AUG 22, 2013 5:00 PM PDT

Genomic Profiles of Asian Endemic Cancers

C.E. Credits: CE
Speakers
  • Professor, Cancer & Stem Cell Biology Pgm, Duke-NUS Graduate Medical School Singapore, Sr. Group Leader, Genome Institute of Singapore, Program Leader, Genomic Oncology, Cancer Science In
    Biography
      Dr. Patrick Tan holds a joint appointment as a Professor at the Duke-NUS Graduate Medical School and Senior Group Leader at the Genome Institute of Singapore. He is also Senior Principal Investigator at the Cancer Science Institute of Singapore, National University of Singapore and Research Associate Professor in the Institute of Genome Sciences and Policy at Duke University, USA. His research focuses on the application of genomics to cancer and infectious disease. He received his B.A. (summa cum laude) from Harvard University and MD PhD degree from Stanford University, where he received the Charles Yanofsky prize for Most Outstanding Graduate Thesis in Physics, Biology or Chemistry. Other honors include the President's Scholarship, Loke Cheng Kim foundation scholarship, Young Scientist Award (A-STAR), Singapore Youth Award (twice), Singhealth Investigator Excellence Award, Han-Mo Koo Memorial Lectureship (Van Andel Research Institute, USA) and Swee Liew Wadsworth Lectureship (NUS). Recently, he received the Chen New Investigator Award from the Human Genome Organization (HUGO), and was elected to the American Society for Clinical Investigation (ASCI). He is a member of the Bioethics Advisory Committee (BAC), a national body that provides advice to the Singapore government on ethical issues related to biomedical research.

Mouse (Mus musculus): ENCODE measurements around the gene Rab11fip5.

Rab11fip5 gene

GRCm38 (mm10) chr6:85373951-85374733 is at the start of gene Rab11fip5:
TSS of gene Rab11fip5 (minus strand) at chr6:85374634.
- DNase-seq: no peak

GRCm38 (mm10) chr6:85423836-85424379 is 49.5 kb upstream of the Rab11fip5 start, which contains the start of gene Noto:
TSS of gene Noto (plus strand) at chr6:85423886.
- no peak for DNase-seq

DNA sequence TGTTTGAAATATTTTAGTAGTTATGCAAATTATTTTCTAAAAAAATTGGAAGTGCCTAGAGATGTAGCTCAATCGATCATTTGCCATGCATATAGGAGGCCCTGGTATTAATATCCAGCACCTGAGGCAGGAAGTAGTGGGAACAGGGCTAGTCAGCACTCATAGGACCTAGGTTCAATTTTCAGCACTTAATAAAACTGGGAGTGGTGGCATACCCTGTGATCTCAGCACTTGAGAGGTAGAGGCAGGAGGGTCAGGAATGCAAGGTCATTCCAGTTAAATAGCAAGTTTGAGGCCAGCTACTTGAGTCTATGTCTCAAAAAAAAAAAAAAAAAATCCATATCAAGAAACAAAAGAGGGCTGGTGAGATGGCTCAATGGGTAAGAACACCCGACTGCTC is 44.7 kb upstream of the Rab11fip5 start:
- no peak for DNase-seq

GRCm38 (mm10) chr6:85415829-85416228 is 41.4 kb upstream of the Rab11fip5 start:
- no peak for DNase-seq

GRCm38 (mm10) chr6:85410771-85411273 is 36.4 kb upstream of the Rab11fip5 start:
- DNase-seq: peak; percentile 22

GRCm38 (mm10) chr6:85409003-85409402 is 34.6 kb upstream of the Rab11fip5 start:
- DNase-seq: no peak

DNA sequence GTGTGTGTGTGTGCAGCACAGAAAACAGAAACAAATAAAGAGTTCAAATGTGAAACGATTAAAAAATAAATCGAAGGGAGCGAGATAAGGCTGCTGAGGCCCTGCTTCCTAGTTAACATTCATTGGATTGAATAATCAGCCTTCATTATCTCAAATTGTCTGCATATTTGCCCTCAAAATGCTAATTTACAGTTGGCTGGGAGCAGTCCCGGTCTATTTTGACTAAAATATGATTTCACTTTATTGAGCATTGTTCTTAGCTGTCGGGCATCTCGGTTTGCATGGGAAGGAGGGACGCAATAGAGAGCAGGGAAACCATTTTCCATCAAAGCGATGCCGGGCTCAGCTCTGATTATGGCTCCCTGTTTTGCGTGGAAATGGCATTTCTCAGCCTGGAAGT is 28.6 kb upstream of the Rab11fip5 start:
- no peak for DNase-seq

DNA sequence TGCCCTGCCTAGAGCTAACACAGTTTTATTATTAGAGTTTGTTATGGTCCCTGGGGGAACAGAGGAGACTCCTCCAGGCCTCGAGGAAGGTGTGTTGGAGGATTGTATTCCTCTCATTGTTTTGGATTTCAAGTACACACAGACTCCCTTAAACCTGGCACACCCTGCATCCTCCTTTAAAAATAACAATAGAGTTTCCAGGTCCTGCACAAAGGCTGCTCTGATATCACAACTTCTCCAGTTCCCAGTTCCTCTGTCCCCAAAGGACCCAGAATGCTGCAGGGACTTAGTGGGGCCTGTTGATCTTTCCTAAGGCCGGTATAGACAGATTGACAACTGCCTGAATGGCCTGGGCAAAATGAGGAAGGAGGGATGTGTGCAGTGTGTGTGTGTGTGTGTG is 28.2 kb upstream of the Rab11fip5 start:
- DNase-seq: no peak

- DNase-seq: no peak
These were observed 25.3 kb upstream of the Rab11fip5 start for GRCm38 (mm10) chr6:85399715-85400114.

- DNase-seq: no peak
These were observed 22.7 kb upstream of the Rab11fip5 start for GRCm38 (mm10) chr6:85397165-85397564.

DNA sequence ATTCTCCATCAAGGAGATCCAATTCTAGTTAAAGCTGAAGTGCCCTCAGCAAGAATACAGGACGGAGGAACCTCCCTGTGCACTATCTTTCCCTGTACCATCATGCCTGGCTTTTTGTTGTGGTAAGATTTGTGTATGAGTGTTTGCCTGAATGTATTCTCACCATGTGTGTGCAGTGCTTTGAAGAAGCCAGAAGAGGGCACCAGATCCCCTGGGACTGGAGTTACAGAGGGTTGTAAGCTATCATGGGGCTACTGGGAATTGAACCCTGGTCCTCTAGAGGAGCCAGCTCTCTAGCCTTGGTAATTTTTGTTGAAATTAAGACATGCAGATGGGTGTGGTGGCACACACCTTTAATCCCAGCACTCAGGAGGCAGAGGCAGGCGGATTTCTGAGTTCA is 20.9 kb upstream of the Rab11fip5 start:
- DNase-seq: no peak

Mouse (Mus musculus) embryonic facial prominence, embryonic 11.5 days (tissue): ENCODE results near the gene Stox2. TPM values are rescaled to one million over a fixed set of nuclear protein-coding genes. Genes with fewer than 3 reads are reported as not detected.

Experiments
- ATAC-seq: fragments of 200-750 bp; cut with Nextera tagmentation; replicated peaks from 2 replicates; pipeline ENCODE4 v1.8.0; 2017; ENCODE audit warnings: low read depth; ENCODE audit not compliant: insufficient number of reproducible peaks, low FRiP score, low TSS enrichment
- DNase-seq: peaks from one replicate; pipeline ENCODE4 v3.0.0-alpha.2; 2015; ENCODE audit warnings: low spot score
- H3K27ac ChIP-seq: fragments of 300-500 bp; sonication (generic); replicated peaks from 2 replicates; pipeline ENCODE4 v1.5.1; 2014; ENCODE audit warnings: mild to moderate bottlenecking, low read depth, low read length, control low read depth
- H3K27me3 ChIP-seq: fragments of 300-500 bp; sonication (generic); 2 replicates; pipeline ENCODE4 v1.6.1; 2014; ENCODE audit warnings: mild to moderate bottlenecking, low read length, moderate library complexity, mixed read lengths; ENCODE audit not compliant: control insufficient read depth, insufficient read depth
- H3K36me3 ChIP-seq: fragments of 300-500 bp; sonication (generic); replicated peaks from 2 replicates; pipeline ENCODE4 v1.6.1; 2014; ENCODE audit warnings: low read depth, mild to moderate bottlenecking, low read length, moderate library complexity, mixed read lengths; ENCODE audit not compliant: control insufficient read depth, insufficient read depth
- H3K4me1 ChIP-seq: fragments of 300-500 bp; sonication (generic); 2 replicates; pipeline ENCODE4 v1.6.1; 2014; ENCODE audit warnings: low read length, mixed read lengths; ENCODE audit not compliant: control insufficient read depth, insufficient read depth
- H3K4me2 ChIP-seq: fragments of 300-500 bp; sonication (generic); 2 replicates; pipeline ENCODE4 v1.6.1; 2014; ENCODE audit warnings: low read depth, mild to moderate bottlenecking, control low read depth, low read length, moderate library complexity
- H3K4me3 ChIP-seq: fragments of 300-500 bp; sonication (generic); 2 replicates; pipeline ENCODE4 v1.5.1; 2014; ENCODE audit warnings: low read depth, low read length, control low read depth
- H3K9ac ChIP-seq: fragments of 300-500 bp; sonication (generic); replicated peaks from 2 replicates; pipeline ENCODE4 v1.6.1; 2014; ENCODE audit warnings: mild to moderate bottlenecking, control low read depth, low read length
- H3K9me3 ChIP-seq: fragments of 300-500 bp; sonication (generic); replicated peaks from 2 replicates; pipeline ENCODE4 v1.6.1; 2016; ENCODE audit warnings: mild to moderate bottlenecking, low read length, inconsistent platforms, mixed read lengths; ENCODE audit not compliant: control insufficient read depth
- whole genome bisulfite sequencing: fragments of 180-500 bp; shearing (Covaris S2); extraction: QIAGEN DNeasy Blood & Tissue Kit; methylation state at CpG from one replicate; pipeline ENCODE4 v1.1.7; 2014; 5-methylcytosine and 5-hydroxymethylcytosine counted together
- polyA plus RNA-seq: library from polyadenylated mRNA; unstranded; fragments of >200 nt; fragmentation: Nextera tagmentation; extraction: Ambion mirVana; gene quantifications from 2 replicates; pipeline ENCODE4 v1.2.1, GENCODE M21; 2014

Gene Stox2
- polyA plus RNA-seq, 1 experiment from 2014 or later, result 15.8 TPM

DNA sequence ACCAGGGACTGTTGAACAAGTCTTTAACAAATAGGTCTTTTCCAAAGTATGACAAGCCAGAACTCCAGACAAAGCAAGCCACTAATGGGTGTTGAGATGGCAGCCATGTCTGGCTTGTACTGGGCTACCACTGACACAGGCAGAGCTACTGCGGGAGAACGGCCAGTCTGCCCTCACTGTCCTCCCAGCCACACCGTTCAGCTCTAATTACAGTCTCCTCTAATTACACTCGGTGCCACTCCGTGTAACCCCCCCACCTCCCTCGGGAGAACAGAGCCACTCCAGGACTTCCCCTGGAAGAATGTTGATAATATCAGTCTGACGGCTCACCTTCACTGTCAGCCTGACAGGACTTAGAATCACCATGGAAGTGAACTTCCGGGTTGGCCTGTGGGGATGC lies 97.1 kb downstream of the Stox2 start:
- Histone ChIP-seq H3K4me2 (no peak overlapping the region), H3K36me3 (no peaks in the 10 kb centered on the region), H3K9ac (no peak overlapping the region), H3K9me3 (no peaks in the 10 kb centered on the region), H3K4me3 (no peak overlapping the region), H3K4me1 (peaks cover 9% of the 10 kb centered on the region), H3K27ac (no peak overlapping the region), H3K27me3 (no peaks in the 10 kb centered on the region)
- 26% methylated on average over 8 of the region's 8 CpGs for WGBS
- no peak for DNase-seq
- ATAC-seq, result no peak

Abstract:
    Malignancies caused by so-called Type I chemical and biological carcinogens provide important opportunities studying early events in cancer development, providing essential information for developing future cancer prevention strategies. In Asia, several highly lethal cancers are known to be caused by pathogens, such as stomach cancers (H. pylori), bile duct cancers (liver flukes), and certain lymphoma subtypes (Epstein-Barr Virus). For many of these conditions, treatment options are still highly limited. In this talk, I will describe how genomic analysis of infection-related Asian cancers can provide insights into cellular processes disrupted by these pathogens, and how such data can be used to identify new therapeutic targets.

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